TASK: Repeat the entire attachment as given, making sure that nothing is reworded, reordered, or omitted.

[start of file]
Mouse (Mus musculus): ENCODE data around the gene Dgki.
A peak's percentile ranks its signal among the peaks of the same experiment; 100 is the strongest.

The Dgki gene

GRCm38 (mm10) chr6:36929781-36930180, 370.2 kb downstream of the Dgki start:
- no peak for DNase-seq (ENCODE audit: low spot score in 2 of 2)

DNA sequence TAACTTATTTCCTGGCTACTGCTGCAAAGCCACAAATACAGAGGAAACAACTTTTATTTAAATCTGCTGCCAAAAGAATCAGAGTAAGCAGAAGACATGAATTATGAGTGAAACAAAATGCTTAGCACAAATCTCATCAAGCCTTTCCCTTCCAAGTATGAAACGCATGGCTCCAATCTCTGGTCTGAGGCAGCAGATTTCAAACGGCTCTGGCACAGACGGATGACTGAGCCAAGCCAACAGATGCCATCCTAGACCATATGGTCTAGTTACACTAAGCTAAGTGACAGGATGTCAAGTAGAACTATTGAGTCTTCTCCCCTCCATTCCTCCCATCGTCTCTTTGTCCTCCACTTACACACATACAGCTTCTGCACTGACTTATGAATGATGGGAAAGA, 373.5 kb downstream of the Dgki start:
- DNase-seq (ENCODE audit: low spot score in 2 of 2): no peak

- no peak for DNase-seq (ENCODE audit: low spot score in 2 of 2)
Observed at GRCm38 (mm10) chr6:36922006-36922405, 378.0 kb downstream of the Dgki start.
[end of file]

Mouse (Mus musculus): ENCODE data around the gene Dgki.
A peak's percentile ranks its signal among the peaks of the same experiment; 100 is the strongest.

The Dgki gene

GRCm38 (mm10) chr6:36929781-36930180, 370.2 kb downstream of the Dgki start:
- no peak for DNase-seq (ENCODE audit: low spot score in 2 of 2)

DNA sequence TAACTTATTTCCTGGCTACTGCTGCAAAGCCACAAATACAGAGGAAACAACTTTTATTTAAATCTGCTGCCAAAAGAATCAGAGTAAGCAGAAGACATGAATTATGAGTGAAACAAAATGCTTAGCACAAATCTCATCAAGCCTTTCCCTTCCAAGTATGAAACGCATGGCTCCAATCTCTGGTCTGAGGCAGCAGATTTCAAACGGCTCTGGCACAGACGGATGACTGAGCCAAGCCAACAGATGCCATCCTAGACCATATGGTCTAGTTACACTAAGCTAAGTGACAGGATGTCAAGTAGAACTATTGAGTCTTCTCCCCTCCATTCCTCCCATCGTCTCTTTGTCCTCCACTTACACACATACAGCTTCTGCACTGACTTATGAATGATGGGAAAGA, 373.5 kb downstream of the Dgki start:
- DNase-seq (ENCODE audit: low spot score in 2 of 2): no peak

- no peak for DNase-seq (ENCODE audit: low spot score in 2 of 2)
Observed at GRCm38 (mm10) chr6:36922006-36922405, 378.0 kb downstream of the Dgki start.